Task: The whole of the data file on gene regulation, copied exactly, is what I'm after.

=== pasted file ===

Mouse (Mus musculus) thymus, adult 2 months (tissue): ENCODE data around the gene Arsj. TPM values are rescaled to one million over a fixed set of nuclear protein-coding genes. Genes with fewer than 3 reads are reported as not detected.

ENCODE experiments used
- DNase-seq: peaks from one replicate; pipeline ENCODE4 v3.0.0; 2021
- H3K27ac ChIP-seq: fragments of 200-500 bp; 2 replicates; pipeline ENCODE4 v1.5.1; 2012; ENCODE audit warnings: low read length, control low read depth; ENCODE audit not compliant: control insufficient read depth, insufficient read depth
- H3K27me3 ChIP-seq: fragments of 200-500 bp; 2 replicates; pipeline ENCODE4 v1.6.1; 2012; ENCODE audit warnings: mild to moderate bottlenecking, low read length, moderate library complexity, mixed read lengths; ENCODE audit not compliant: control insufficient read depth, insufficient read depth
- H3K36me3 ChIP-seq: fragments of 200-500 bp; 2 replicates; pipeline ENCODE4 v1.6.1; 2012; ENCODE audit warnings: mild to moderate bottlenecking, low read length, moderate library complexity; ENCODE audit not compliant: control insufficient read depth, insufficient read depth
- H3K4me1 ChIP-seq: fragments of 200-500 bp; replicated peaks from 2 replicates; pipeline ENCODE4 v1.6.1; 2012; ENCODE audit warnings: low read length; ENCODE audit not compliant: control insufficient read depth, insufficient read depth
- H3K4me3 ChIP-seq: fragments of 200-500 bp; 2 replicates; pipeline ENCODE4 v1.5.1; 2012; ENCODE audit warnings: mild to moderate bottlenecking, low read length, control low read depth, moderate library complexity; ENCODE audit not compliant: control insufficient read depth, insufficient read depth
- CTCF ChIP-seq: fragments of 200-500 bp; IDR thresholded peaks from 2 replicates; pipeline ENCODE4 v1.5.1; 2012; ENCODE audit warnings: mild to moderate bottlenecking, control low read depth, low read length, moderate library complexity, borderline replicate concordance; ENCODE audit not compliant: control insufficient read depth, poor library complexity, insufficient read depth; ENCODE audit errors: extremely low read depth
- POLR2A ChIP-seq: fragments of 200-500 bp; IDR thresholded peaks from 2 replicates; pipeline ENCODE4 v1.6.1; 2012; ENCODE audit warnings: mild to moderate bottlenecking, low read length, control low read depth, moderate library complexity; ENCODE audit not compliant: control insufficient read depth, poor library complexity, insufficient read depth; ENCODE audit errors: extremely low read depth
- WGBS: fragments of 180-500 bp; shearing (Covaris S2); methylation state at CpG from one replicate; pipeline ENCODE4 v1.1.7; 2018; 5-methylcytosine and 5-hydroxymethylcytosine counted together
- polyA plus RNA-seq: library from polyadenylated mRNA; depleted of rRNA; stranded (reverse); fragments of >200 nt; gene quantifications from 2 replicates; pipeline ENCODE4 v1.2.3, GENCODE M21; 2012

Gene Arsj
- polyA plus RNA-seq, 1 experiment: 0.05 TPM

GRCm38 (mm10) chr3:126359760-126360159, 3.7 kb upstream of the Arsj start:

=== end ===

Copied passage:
Mouse (Mus musculus) thymus, adult 2 months (tissue): ENCODE data around the gene Arsj. TPM values are rescaled to one million over a fixed set of nuclear protein-coding genes. Genes with fewer than 3 reads are reported as not detected.

ENCODE experiments used
- DNase-seq: peaks from one replicate; pipeline ENCODE4 v3.0.0; 2021
- H3K27ac ChIP-seq: fragments of 200-500 bp; 2 replicates; pipeline ENCODE4 v1.5.1; 2012; ENCODE audit warnings: low read length, control low read depth; ENCODE audit not compliant: control insufficient read depth, insufficient read depth
- H3K27me3 ChIP-seq: fragments of 200-500 bp; 2 replicates; pipeline ENCODE4 v1.6.1; 2012; ENCODE audit warnings: mild to moderate bottlenecking, low read length, moderate library complexity, mixed read lengths; ENCODE audit not compliant: control insufficient read depth, insufficient read depth
- H3K36me3 ChIP-seq: fragments of 200-500 bp; 2 replicates; pipeline ENCODE4 v1.6.1; 2012; ENCODE audit warnings: mild to moderate bottlenecking, low read length, moderate library complexity; ENCODE audit not compliant: control insufficient read depth, insufficient read depth
- H3K4me1 ChIP-seq: fragments of 200-500 bp; replicated peaks from 2 replicates; pipeline ENCODE4 v1.6.1; 2012; ENCODE audit warnings: low read length; ENCODE audit not compliant: control insufficient read depth, insufficient read depth
- H3K4me3 ChIP-seq: fragments of 200-500 bp; 2 replicates; pipeline ENCODE4 v1.5.1; 2012; ENCODE audit warnings: mild to moderate bottlenecking, low read length, control low read depth, moderate library complexity; ENCODE audit not compliant: control insufficient read depth, insufficient read depth
- CTCF ChIP-seq: fragments of 200-500 bp; IDR thresholded peaks from 2 replicates; pipeline ENCODE4 v1.5.1; 2012; ENCODE audit warnings: mild to moderate bottlenecking, control low read depth, low read length, moderate library complexity, borderline replicate concordance; ENCODE audit not compliant: control insufficient read depth, poor library complexity, insufficient read depth; ENCODE audit errors: extremely low read depth
- POLR2A ChIP-seq: fragments of 200-500 bp; IDR thresholded peaks from 2 replicates; pipeline ENCODE4 v1.6.1; 2012; ENCODE audit warnings: mild to moderate bottlenecking, low read length, control low read depth, moderate library complexity; ENCODE audit not compliant: control insufficient read depth, poor library complexity, insufficient read depth; ENCODE audit errors: extremely low read depth
- WGBS: fragments of 180-500 bp; shearing (Covaris S2); methylation state at CpG from one replicate; pipeline ENCODE4 v1.1.7; 2018; 5-methylcytosine and 5-hydroxymethylcytosine counted together
- polyA plus RNA-seq: library from polyadenylated mRNA; depleted of rRNA; stranded (reverse); fragments of >200 nt; gene quantifications from 2 replicates; pipeline ENCODE4 v1.2.3, GENCODE M21; 2012

Gene Arsj
- polyA plus RNA-seq, 1 experiment: 0.05 TPM

GRCm38 (mm10) chr3:126359760-126360159, 3.7 kb upstream of the Arsj start: